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Tax Forum Documents (These documents were handed out at the forum.)
The Douglas County commissioners and Sheriff Chris Degase held a community forum on Thursday, Aug. 26 to discuss the proposed sales tax bond issue to build and maintain a new justice center.
The forum had around 50 attendees, about 20 of which were not directly involved with the county.
The forum was opened by Presiding Commissioner Butch Linder, who welcomed those attending. Degase then gave an overview of the process that led to the sales tax being placed on the Nov. 2, 2010 ballot.
Then, Larry Goldberg, president of Goldberg, Sullivan & McCrerey, an architectural and planning firm out of St. Joseph, Mo., gave some information on the building.
The architectural firm has been open for 29 years, and has spent the last 25 years focusing on the design of small to mid-size criminal justice centers. The firm has designed a total of 160 jails, along with other buildings such as courthouses.
Goldberg said that the proposed justice center was originally 32,000 square feet, but has been cut down to 25,000 square feet.
The justice center will house a jail, the sheriff’s department, court rooms, the prosecuting attorney’s offices and the circuit clerk’s offices.
The jail will be located on the lower level, while all the other offices will be located on the street level.
The jail will have 48 general population beds, along with 2 medical or segregation beds and 11 temporary holding beds.
The proposed center will be located on the corner of SE Third Avenue and SE Fifth Street.
The design includes a sally port, an enclosed garage area used for loading and unloading prisoners.
“The idea is that you won’t ever see a prisoner,” Goldberg said.
The design also includes an enclosed gymnasium.
“You don’t have the prisoners hanging around the fence like you would with an outdoor exercise area, and they can’t get stuff thrown into there for them,” Goldberg said.
Prisoners are entitled to three square feet of daylight, and the design provides that by having a walkway between the cells and the exterior walls. The cells themselves do not have windows in them, and are not directly aligned with the exterior windows, so prisoners have daylight but cannot see, or be seen, from the windows.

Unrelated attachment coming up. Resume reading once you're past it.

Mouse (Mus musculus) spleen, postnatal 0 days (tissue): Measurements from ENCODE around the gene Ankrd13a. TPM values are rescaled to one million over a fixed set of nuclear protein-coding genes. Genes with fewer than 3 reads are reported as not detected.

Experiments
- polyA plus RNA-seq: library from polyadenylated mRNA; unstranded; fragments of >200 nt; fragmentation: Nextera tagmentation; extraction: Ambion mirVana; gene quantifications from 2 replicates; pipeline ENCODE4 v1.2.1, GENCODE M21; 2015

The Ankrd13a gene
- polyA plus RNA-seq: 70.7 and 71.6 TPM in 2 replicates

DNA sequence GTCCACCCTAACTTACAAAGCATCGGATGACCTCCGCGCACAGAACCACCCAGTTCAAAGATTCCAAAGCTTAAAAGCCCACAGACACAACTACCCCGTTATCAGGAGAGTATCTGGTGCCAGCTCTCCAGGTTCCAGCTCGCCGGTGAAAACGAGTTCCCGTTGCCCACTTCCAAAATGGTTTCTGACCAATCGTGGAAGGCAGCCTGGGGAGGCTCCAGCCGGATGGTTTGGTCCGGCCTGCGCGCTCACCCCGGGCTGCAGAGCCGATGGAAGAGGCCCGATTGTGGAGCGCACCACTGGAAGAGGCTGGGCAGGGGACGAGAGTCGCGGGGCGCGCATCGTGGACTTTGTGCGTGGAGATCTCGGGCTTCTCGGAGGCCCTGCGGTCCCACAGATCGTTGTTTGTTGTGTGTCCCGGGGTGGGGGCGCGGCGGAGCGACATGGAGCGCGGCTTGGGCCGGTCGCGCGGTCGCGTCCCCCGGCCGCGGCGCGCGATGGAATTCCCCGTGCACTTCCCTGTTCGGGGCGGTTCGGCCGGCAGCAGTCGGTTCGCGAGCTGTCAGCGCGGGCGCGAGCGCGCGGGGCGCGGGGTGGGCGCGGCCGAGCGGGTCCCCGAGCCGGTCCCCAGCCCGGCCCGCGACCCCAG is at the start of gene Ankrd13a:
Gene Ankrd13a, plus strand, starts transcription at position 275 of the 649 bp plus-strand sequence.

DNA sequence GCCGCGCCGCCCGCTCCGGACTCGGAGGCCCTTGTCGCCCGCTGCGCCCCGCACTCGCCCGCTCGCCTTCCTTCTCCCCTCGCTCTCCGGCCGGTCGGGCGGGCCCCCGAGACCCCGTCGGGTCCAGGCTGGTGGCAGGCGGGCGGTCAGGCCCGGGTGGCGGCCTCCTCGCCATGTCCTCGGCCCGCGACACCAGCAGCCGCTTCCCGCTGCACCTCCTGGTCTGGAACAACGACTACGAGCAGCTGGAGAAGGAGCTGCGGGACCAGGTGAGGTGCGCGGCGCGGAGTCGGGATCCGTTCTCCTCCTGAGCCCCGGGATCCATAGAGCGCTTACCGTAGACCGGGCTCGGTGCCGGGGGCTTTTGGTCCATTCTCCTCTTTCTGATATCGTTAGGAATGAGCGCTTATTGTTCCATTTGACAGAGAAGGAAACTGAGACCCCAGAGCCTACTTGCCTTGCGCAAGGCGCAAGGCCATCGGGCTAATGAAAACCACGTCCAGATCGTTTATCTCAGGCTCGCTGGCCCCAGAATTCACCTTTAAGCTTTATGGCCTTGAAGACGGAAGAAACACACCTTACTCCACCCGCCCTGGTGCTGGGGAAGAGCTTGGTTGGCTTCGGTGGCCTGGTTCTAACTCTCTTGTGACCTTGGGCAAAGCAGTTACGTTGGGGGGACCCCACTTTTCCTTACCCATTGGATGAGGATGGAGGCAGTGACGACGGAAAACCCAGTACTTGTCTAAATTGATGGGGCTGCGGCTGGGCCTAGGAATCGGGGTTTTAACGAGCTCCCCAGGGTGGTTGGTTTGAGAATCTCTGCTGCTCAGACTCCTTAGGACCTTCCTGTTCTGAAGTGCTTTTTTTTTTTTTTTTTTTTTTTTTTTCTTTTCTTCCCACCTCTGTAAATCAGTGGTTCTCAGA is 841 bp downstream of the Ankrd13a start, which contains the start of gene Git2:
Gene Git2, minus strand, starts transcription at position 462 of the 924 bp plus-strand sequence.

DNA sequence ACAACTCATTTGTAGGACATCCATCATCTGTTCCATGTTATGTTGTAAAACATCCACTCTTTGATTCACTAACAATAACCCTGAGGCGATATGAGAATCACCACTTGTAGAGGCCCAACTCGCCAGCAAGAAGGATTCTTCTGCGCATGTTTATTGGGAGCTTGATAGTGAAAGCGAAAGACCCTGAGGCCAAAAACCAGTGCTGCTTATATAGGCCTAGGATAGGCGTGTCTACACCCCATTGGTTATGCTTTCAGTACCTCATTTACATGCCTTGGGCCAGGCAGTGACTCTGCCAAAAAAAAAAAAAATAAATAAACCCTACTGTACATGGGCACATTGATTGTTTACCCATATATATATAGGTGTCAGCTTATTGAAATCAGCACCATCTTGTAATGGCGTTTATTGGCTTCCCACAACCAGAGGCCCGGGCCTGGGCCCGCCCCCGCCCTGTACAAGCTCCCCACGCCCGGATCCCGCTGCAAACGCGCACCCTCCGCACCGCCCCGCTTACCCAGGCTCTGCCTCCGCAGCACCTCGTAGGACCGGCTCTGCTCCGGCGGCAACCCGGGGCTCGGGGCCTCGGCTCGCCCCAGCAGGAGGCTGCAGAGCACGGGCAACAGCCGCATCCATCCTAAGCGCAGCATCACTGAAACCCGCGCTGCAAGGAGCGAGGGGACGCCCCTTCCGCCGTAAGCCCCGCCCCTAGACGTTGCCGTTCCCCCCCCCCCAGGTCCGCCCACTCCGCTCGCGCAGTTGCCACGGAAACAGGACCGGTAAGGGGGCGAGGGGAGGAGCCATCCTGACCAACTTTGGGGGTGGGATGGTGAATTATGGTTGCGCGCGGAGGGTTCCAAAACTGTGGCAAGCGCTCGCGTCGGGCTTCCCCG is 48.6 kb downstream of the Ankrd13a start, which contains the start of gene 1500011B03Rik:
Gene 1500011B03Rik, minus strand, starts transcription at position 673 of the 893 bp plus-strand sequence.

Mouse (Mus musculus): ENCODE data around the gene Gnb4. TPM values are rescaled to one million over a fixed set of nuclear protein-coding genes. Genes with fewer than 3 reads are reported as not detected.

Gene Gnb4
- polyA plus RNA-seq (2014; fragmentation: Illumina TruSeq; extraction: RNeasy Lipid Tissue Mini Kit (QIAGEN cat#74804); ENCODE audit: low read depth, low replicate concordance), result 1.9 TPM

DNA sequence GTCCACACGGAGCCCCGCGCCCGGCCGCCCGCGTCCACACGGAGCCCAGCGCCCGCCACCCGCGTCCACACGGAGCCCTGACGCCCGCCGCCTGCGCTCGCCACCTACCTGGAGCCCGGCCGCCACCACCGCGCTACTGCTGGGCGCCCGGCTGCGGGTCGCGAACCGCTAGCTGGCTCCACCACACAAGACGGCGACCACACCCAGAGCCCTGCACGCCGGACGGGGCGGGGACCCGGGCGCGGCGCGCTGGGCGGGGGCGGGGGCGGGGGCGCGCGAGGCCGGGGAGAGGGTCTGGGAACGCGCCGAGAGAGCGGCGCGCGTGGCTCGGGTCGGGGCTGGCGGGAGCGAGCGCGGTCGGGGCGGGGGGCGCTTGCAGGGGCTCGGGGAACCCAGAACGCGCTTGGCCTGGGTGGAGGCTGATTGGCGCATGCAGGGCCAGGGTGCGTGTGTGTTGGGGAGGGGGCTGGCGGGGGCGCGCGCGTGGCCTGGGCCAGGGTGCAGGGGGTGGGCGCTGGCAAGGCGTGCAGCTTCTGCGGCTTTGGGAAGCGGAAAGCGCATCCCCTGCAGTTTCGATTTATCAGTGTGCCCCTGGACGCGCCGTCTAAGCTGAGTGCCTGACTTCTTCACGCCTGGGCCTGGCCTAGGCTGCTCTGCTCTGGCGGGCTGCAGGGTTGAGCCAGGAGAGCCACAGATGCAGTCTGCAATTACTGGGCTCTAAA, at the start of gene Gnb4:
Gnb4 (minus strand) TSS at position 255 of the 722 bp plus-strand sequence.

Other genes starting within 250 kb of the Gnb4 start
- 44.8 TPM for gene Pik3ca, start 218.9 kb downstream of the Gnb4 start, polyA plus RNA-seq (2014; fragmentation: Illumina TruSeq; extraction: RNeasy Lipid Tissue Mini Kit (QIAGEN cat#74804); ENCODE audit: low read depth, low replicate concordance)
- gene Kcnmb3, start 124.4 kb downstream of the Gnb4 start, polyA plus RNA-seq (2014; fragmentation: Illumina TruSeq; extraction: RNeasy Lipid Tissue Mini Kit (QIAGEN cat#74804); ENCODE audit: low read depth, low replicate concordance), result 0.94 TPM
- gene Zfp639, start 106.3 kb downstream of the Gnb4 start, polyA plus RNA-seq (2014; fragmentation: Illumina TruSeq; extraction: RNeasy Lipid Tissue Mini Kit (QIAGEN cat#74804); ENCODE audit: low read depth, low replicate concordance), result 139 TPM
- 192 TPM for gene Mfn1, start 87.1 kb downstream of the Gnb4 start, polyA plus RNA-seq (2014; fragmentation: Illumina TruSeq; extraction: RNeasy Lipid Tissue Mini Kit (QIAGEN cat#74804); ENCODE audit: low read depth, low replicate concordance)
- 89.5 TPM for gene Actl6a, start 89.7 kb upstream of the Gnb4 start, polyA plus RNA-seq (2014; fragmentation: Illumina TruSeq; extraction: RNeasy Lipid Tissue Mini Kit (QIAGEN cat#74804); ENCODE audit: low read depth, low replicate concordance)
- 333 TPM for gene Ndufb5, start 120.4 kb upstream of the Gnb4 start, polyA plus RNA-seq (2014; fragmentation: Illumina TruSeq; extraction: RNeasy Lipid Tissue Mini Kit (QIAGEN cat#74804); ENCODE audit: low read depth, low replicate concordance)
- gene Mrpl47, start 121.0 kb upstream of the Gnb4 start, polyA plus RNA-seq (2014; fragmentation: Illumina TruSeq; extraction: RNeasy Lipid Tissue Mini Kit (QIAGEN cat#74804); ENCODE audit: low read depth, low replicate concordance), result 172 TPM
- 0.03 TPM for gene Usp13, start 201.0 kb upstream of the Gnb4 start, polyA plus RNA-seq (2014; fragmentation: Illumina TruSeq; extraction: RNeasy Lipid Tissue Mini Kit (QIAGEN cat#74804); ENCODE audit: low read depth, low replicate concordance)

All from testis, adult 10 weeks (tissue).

The exterior of the center has been designed to look like a professional office building, Goldberg said.
The center is expected to cost $5.6 to $5.7 million to construct, including equipment, fixtures and furnishings.
Goldberg said the county would save 8 to 12 percent off construction prices from two years ago if they built now.
Leroy Winkle of LJ Hart & Company then gave some information about the financing of the project.
The county is proposing two, one-half-cent sales taxes to fund the justice center.
The first one-half cent would be for the construction of the building, while the second one-half cent would be for the staffing and operating expenses for the sheriff’s office, county jail and justice center.
The first half-cent will expire in 20 years, except for one-eighth of a cent, which will continue indefinitely to meet the maintenance expenses of the justice center.
Winkle said if a person bought $100 of merchandise at a Douglas County store, they would be charged an extra 50 cents for each sales tax that passed, or $1 if both passed.
A question was asked about if one ballot question passes, and the other one doesn’t.
The answer was that if ballot question #1 passes (to construct the center), the county will hold onto that money until ballot question #2 passes (to operate and run the center).
However, Degase said if ballot question #2 passes (for operating/staffing expenses), that the money would probably be put into use, even without the new justice center.
In answer to another question, Goldberg said if the sales tax passes, the project would likely be bid out in Jan.-Feb. 2011, construction would begin that spring and would be finished in around 13-14 months.
He also said that he would like to see local companies bid on certain aspects of the construction.
A question was asked about the storm rating on the building. The building would be able to withstand an 8 on the Richtor Scale, or about 125 mile-per-hour winds, which would be an F3 tornado.
Someone asked how much in sales taxes would the county have if the justice center passed. The county currently has one and one-half cents in sales taxes, so the new total would be two and one-half cents.
One-half cent is for the ambulance service, while the other one-half cent is for general revenue.
However, people who shop in Douglas County also pay sales taxes to the city of Ava and the state of Missouri.
Other questions included the security of the building, directly pertaining to where the elevator is located and how sound-proof the two floors would be.
Organizers said several more forums will be held, some in the outlying areas of the county, leading up to the November ballot.